It's NLCS and it's Greinke vs. Cardinals, but this is not 2011

Zack Greinke has nothing against these Cardinals, unlike 2011. (USATSI)
Zack Greinke has nothing against these Cardinals, unlike 2011. (USATSI)

ST. LOUIS -- The Zack Greinke factor in this National League Championship Series has a lot less to do with what he says than with how he pitches.

If he's going to make news, it will either be because the Cardinals can't hit him, or because they can. If he gets under the Cardinals' skin, it will be because he and Clayton Kershaw kept the Cards from the World Series, and not because he says Chris Carpenter has "a phony attitude."

That was two years ago, and that was before an NLCS that matched two division rivals who really didn't like each other.

That was Brewers-Cardinals, this is Dodgers-Cardinals, and if Greinke isn't completely different, then at least the circumstances are.

And it probably helps that the Dodgers don't have anyone like Nyjer Morgan.

Greinke is a big part of the buildup for this NLCS, because the Dodgers' decision to start Clayton Kershaw on three days' rest in Game 4 against the Braves pushed Greinke into the Game 1 start here on Friday night. And because if the Dodgers have an advantage over the Cardinals, it's that Greinke and Kershaw could start four of a possible seven games.

Or maybe more than four.

Dodgers manager Don Mattingly has only revealed the first two names in his NLCS rotation, with Greinke going Friday and Kershaw on Saturday. Mattingly gave a vague answer when asked Thursday about using anyone on three days' rest, and Greinke responded to a short-rest question by saying he wanted to keep his feelings on it a secret for competitive reasons.

Greinke is as honest as they come, sometimes too honest. Ask him a question and you'll almost always get a straight answer, which he showed in that pre-start press conference two years ago by blurting out that "no one [on the Brewers] really likes Carpenter."

Thursday's Greinke press conference had none of that, not because he wanted to hide anything about the Dodgers' feelings toward the Cardinals, but because there really wasn't anything to hide. Greinke complimented the Cardinals and their hitters, just as the Cardinals have complimented the Dodgers' twin aces.

"It's a challenge both ways," Carlos Beltran said. "A lot of people are talking about [Greinke and Kershaw], but they've got to face this lineup, too. It's going to be a fun series."

A fun series, not an angry one.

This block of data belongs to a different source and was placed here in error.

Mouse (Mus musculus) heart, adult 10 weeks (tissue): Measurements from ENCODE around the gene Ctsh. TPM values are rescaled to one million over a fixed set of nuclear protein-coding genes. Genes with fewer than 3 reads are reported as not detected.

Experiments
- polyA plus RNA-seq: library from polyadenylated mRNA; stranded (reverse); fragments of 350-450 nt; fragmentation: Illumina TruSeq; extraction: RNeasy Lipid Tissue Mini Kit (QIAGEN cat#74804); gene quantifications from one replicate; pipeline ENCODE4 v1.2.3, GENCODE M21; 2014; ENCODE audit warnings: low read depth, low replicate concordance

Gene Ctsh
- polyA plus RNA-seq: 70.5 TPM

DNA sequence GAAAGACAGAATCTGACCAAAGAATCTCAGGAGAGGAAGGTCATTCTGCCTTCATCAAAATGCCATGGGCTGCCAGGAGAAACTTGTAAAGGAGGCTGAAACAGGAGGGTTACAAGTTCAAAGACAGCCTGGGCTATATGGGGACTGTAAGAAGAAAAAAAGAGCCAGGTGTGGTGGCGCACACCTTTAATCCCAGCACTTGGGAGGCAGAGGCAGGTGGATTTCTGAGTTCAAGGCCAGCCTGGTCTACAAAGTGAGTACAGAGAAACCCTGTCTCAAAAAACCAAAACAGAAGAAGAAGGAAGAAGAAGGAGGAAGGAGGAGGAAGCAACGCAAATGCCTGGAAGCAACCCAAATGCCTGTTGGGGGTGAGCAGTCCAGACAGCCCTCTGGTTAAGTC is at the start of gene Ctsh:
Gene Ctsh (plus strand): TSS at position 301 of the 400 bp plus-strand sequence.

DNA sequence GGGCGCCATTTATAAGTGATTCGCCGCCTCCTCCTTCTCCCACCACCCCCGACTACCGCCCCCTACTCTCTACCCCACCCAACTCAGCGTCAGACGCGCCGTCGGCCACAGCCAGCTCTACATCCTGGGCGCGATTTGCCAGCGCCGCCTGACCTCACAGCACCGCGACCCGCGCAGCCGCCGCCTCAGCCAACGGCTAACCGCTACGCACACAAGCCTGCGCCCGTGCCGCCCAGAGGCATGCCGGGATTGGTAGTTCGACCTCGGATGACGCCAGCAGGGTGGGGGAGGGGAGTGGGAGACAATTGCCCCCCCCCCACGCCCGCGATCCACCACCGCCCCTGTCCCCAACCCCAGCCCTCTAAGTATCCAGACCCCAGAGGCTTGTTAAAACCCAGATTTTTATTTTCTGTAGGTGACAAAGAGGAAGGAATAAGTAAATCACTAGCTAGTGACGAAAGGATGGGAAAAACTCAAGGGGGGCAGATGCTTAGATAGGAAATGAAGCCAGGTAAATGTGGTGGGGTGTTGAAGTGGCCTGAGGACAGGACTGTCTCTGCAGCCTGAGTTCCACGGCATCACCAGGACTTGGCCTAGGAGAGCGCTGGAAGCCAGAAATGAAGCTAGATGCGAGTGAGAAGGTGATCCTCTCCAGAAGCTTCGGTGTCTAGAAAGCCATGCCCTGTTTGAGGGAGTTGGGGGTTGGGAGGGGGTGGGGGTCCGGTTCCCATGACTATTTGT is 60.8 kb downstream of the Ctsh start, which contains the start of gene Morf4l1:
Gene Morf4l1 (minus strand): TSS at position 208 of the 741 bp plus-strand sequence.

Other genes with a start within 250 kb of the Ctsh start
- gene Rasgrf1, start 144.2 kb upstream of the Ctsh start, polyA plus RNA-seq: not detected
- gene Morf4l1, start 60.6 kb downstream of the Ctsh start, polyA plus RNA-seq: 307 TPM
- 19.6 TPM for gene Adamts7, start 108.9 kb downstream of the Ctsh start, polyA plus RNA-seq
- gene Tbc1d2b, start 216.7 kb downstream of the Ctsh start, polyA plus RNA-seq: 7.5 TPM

Cardinals players claimed to not even remember Greinke's comments from two Octobers back. John Axford, a Brewer then and a Cardinal now, said his teammates haven't asked him about Greinke.

"More people ask about Nyjer Morgan," Axford said.

Greinke started two games in that 2011 NLCS. He gave up six runs in Game 1, but the Brewers won 9-6. He gave up just five runs (two earned) in Game 5, and the Cardinals won 7-1.

He has faced the Cardinals three times since then, winning all three starts and allowing just three runs in 19 1/3 innings.

"The way he has pitched this year, he looks fantastic," Axford said. "He looks like the Greinke we saw in 2011 or -- and I hate to say this -- even better. His stuff seems incredible. It seems like it's even better than I saw that year, and that's a little hard to say, given that we're going to be facing him [Friday night]."

Greinke did have a fine first season with the Dodgers, who made him their big offseason target and signed him to a six-year, $147 million contract. He went 15-4 with a 2.63 ERA, and the Dodgers won 22 of his 28 starts.

It's no easier to beat Kershaw, although a lack of run support kept the Dodgers from going better than 19-14 in his starts.

"I think we feel like both guys are our number ones," Mattingly said.

Because the Cardinals needed Game 5 to get past the Pirates, they won't be able to pitch ace Adam Wainwright until Game 3 against the Dodgers. That leaves Joe Kelly and Michael Wacha to start the first two games.

Then again, since Kelly was 10-2 with a 1.90 ERA in his final 14 regular-season games, and Wacha took no-hit bids into the eighth and ninth innings in his past two starts, that may not be as big a Dodgers advantage as it seems.

Kelly actually beat Kershaw in a July game in St. Louis, the only game the Cardinals won in that four-game series. Kelly allowed one run in 5 1/3 innings that night, while the Cardinals scored twice in six innings against Kershaw and went on to a 5-1 win.

Neither team is claiming that the results of that series are much of a tell for what will happen in this one, especially since the Cardinals were without Yadier Molina at that time.

"That changes a lot," Greinke said. "We were playing really well at the time, and so it's different circumstances, I would say."

Different circumstances from early August, and definitely different circumstances from October 2011. Now that Greinke is a Dodger and not a Brewer, these aren't the hated Cardinals.

They're just the Cardinals, a very good NLCS opponent.

"They're sort of just another team now," Greinke said. "When you're playing in the same division, it's a lot more of a rival. I guess as soon as you switch organizations, the rivalry kind of ends, I guess.

"That's kind of how it feels in this instance, at least."

It feels like a fun NLCS, and it feels like Greinke could be a very big part of it.

It also feels nothing like 2011.

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